Bligh's delight: Madris' first MLB HR caps win

June 22nd, 2022

PITTSBURGH -- The only person in the third-base dugout more excited than  was Cal Mitchell.

Fresh off a three-hit performance Monday in his Major League debut, Madris provided his encore in the Pirates' 7-1 win over the Cubs on Tuesday at PNC Park with his first career home run, a 394-foot blast that bounced onto the right-center-field concourse. As Madris rounded the bases, Mitchell jumped up and down with his arms in the air, celebrating the accomplishment of one of his best friends. Mitchell knew the feeling, and he wanted Madris’ moment to be just as special. 

“Sense of relief,” Madris said. “It's just amazing. Dream come true. And for it to happen today after yesterday it's just truly special.”

“It’s wonderful,” Mitchell said. “I know that feeling because I just recently had it. I know that it’s special. I want to make sure that the people that I have close to me, like Bligh, know that it’s special, because other people did that for me."

And what did those two tell one another when they met in the dugout? Well, that’s going to remain between them. 

“I said, ‘Good job.’ That’s the PG version,” Mitchell laughed. 

“Not even going to talk about that,” Madris said with a smile.

What should be talked about, though, is the play of Madris. For all the warranted hype Oneil Cruz generated on Monday evening, Madris is turning a few heads of his own.

At the plate, he’s 4-for-7 with the aforementioned homer, a double and a steal. He’s also acclimated himself to right field nicely, a tough task given the Clemente Wall’s abnormal dimensions. Madris hasn’t only made a pair of nice sliding catches in his two games, but on Tuesday, he perfectly played Jason Heyward’s line drive off the wall, holding the veteran to a single.

​​“The hype about Oneil is crazy, and he’s an unbelievable player. But it doesn’t go unseen what Bligh has done very quietly up here,” said Daniel Vogelbach, who had two hits, two walks and two RBIs. “You can say under the radar because [he came up] with Oneil. He’s had unbelievable at-bats. He’s played the heck out of defense in his two games out there.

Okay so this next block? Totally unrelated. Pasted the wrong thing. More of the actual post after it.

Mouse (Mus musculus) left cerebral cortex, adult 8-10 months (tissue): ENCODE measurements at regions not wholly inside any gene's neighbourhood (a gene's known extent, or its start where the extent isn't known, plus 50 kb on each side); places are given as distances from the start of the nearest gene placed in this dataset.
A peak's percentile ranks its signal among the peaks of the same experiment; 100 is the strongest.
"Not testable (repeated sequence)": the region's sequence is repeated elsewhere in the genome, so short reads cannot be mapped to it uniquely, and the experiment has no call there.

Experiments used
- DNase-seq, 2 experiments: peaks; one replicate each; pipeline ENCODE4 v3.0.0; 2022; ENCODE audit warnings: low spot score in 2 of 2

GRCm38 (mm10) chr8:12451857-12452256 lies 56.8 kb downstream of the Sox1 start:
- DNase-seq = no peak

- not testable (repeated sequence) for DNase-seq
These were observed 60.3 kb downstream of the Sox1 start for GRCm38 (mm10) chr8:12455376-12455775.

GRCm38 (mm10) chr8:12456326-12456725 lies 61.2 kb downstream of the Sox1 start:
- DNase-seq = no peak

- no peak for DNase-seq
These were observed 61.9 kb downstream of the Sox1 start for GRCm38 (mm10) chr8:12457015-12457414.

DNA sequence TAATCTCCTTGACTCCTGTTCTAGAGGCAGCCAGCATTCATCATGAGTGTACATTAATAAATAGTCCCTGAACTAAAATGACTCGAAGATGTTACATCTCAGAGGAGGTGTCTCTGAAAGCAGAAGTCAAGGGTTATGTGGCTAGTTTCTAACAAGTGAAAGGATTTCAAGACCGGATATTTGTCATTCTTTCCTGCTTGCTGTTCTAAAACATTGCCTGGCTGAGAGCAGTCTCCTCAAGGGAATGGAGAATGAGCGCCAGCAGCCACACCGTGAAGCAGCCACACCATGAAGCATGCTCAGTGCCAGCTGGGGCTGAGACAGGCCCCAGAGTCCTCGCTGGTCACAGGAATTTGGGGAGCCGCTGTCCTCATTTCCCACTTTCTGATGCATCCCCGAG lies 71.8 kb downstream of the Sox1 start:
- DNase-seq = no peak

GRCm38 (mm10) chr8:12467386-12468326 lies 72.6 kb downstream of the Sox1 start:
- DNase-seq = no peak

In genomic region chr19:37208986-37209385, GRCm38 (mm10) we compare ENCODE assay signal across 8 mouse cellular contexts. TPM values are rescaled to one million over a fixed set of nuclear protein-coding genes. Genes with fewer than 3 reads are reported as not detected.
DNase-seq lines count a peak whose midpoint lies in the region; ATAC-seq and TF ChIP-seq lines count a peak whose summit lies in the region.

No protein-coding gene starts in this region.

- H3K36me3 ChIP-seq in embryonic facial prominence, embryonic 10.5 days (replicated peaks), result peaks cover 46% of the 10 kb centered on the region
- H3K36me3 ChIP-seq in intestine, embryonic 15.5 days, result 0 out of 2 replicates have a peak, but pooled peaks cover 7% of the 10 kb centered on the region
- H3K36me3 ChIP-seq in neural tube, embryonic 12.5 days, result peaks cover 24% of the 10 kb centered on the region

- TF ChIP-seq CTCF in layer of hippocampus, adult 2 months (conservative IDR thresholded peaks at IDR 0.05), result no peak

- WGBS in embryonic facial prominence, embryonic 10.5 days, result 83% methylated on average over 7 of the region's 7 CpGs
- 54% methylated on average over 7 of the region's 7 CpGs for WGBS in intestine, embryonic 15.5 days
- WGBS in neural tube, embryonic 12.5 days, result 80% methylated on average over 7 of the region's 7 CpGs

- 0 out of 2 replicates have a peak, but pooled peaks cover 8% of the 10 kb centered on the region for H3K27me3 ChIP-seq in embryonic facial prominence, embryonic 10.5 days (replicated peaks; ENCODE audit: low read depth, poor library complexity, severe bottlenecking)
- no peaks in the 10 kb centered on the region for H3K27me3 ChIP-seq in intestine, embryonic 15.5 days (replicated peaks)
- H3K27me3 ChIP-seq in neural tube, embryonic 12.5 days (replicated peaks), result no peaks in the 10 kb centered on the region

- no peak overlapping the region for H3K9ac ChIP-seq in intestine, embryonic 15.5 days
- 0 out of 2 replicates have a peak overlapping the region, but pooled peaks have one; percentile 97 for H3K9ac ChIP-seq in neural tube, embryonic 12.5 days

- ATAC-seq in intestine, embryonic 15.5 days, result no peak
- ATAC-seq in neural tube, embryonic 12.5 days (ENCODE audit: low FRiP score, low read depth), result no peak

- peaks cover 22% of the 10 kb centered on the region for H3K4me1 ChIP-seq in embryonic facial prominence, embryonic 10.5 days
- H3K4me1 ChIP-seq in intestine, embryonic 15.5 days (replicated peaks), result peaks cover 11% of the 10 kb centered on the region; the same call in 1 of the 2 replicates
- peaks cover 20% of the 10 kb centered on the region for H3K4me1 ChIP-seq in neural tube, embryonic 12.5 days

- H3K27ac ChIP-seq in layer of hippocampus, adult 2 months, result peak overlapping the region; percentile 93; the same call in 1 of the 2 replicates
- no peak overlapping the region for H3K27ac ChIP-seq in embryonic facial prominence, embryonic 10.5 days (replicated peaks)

“He does it quietly. You can tell he has a fire that wants to win. Those guys are contagious and you want to be around those guys.”

That Madris is here, in a Major League clubhouse with hits and homers to his name, is not an accomplishment he takes for granted.

Madris was drafted in the ninth round in 2017 out of Colorado Mesa University, not exactly a baseball powerhouse. He was never considered one of the team’s top prospects. He experienced his share of struggles down on the farm. Yet, all those roads led right here, right now.

“The past couple of days when I have a minute to myself, which has been rare the past two days, you kind of have to self-reflect and give yourself a look back and just realize, ‘I made my dream come true,’” Madris said. “My path was different compared to everyone else's, kind of a late bloomer out of high school and went Division II, but I couldn't have drawn that up any better, either.”

What made Tuesday's game even sweeter was the fact that two of his coaches from Colorado Mesa, head coach Chris “Skip” Hanks and associate head coach Sean McKinney, were in attendance to see Madris do something he did a couple times when he was in school: go yard.

“I'm truly grateful for those two, and they played a huge role getting me here to the big leagues, getting me drafted,” Madris said. “They've kind of taught me the base of everything I am now. It sets a foundation, along with my high school coach, so I'm truly grateful that they were here for it.”

Madris wasn’t the only rookie who contributed to the win. Cruz hit an 111.8 mph RBI single and stole his first career base. Jack Suwinski drew a pair of walks and scored twice. Roansy Contreras threw five innings of one-run ball. This team has received a plethora of contributions from a plethora of rookies, and Madris is just the latest.

And when his friends have their big moments? Madris will be right there, ready to celebrate -- even if the details remain in-house.

“It's the little things like that make it so much more fun,” Madris said.